Posted by Dan Kemme
Active-learning is a trend affecting many educational facilities. The teacher is no longer the purveyor of information - spewing out facts for passive listeners to ingest. Instead, students are directly involved in the teaching and learning process, with the instructor guiding the proceedings as the "Meddler-in-the-Middle" rather than the "Sage-on-the-Stage."
As a concept, active-learning has been around for a long time (think kindergarten and hands-on, exploratory learning), but now we're seeing more and varied implementations through the use of furniture.
At New Mexico State University (NMSU), classroom furniture for the Undergraduate Learning Center is moveable to suit a particular lesson or teacher. Tables and chairs can be reconfigured, with video monitors and whiteboards on each wall, allowing small groups to prepare and research work, and then to display and present to the entire class. These active-learning seminar rooms are "hybrid", for they can be arranged into a traditional lecture setup if desired.
Implementing another version of active-learning classrooms, the University of New Mexico (UNM) Collaborative Teaching and Learning Building uses the SCALE-UP (Student-Centered Active Learning Environment for Undergraduate Programs) model.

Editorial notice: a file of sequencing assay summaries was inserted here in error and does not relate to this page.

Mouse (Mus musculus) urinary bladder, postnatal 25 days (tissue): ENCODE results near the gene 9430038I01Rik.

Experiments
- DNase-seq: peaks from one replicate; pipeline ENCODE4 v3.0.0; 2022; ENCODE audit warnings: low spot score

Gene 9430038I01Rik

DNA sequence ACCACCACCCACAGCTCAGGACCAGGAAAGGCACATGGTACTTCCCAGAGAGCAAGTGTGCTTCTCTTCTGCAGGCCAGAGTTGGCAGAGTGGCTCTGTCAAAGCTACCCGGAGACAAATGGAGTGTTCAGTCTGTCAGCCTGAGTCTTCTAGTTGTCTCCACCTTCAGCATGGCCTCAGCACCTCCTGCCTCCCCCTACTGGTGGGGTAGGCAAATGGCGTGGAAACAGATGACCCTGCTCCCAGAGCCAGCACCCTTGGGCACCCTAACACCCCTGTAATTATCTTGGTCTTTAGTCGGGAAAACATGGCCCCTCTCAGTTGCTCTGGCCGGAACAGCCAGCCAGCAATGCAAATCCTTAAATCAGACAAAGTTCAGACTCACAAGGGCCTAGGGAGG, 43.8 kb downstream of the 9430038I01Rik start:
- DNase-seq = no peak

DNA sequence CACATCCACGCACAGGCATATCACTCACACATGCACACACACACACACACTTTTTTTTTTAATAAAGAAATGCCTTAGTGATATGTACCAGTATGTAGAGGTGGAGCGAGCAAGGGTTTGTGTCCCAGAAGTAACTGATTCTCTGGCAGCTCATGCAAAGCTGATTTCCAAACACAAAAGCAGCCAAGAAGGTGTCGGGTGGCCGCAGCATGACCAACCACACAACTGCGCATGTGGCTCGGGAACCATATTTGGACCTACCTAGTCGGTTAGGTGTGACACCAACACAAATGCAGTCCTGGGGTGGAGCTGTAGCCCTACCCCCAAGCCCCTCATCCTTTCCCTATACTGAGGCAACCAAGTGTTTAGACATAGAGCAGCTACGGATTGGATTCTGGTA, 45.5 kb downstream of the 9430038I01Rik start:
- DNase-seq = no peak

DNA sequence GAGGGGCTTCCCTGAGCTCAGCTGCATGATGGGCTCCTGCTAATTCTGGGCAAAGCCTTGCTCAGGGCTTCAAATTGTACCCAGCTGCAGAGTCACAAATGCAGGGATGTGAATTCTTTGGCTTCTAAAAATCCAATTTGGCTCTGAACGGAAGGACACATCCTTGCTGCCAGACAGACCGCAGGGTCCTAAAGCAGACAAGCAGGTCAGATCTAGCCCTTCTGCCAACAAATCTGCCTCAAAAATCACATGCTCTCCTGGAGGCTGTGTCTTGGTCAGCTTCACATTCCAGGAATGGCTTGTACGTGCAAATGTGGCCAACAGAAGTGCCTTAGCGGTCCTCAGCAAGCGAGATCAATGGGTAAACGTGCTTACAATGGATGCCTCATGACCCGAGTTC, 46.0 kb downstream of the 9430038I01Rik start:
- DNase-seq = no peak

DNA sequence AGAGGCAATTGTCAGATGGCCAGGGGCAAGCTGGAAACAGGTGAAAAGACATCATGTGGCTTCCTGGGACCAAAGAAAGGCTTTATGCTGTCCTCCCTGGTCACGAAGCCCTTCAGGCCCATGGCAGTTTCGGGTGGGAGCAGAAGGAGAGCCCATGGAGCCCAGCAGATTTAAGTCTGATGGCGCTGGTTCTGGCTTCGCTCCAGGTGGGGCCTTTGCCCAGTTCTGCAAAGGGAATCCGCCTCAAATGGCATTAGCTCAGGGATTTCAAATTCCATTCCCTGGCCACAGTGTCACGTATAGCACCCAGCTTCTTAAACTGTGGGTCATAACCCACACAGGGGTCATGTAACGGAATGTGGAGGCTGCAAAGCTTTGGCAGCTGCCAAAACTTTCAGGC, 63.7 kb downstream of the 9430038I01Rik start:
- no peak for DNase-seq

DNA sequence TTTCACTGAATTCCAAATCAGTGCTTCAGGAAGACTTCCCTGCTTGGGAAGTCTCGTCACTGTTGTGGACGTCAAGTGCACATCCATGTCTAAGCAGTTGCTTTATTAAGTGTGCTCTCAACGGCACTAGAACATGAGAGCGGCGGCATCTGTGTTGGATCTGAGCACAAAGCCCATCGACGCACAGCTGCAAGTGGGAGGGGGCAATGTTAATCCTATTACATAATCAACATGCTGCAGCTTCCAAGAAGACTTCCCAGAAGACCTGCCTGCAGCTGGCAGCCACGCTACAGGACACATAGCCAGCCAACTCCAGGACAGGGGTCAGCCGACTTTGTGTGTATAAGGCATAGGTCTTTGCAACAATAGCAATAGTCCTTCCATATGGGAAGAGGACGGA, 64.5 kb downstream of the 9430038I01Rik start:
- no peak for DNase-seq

These classrooms utilize fixed, 9-person tables that accommodate small groups. Instructors describe these tables as the "most important piece of technology in the room" because they don't create a hierarchy and allow for collaboration. More robust electronic technology at each table supports easy development and display of information. Initially developed for STEM subjects, SCALE-UP classrooms are beginning to show popularity for humanities courses.
Many universities and colleges have embraced active-learning classrooms, and we're seeing requests for them at the high school level as well. But is this just a fad? Can classroom furniture really lead to learning gains? The quick answer is no - new furnishings will not affect student achievement. But when coupled with the proper technology and - most importantly - a change in pedagogy, data shows very clearly that active-learning classrooms have measurable impacts on academic performance.
Results from UNM, UMN, MIT, NC State and other colleges and universities:
A UNM study compared student gains for a single instructor who taught the same courses in both a traditional and SCALE-UP classroom. The data show normalized gains for active-learning classrooms to be more than twice the gains seen in traditional settings. As long as the instructors using the new classrooms understand how to modify their curriculum to take advantage of the rooms, significant learning gains can be made.
In collaboration with two faculty at the University of New Mexico, I recently gave a presentation about active-learning design for higher education classrooms at the Texas College and University Facilities (TCUF) conference in Dallas, TX. It was presented again at the A4LE Southwest Regional Conference in 2015. View the presentation below for highlights from our research.